Free for a Mission: Weekly Message for 07-02-2019

Dear Friends in Christ,

The start of July in the U.S. means a most hallowed secular feast is near, Independence Day.

The word independence is like a duffel bag. People jam all kinds of things into it.

For some, independence means, “I can do what I want.” But that definition fails the reality test.

For none of us came into the world on our own. None of us raised ourselves or changed our own diapers. We didn’t build the house that sheltered us.

Even now, most of us rely on food grown by others, wear clothes made by others, drive cars built by others, and use electricity that comes from who-knows-where.

Moreover, our very lives didn’t come from us and aren’t sustained by us. God alone keeps us in existence at every moment.

So this notion of independence is a relative term. Still, as beings made in the image of God, we have intellects and wills, and as such we are moral agents called to use our talents for the glory of the Almighty and the good of other people.

This duty resounds in one of the prefaces for the Mass of Independence Day, where it says that Christ’s “message lives on in our midst as our task for today …”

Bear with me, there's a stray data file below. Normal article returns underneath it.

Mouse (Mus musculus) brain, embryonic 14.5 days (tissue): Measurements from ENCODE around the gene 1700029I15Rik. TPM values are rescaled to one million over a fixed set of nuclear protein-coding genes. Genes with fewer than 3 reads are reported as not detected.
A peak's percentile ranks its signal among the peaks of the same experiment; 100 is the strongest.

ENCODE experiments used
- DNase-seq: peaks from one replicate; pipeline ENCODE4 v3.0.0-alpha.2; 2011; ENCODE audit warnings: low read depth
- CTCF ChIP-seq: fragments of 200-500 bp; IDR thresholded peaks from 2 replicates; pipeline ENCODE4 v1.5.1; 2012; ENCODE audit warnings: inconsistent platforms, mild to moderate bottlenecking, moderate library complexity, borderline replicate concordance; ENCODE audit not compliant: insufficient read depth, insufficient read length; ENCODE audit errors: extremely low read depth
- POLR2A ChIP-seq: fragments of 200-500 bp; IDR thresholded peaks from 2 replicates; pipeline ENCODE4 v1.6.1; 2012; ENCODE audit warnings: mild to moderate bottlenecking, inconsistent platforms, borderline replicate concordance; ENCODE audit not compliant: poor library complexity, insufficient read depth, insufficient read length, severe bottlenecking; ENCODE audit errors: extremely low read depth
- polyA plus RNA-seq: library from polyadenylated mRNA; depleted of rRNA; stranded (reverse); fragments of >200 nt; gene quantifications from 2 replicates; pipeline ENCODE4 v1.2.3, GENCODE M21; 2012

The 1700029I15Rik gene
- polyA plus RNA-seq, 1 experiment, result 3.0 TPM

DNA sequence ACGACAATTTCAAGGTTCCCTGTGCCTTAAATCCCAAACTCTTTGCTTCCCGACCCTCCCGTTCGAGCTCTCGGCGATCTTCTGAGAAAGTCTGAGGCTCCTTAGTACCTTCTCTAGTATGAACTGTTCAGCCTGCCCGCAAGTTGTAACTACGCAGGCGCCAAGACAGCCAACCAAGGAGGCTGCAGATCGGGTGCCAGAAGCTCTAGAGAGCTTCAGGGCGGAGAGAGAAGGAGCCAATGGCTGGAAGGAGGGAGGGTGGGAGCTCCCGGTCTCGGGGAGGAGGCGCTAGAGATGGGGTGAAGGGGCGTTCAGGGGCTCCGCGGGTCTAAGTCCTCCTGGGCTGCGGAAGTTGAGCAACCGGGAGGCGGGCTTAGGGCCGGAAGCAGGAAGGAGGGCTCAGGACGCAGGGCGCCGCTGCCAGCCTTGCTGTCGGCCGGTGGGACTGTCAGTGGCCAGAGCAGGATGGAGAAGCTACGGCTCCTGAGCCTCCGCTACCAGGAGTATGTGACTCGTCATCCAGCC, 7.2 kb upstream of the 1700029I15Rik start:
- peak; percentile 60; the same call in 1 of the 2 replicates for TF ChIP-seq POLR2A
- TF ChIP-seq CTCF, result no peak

“Our task” – a nice reminder that independence (however it’s defined) isn’t about license but about mission. What freedom we have, should be put to use for making Christ known in the world.

For a bit of inspiration from someone who struggled with her own limitations but who did her part to make Christ known, you might turn to The Apostle of the Apostles: A Retreat Guide on St. Mary Magdalene.

July Fourth … what better time to ask ourselves how we are using our independence for the sake of Jesus.

In Christ,

Father Edward McIlmail, LC

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One Comment
  1. Good Morning Father,

    In keeping with the subject matter, I once heard a priest define freedom not as the liberty to do what we want to do, but the liberty to do what we are obligated to do. Personally, based upon my readings about Francis of Assisi, I have concluded that there is freedom in obedience (Does this sound like an oxymoron?). Either way, unless we exercise our freedom within moral context, it is not really freedom, but vice.


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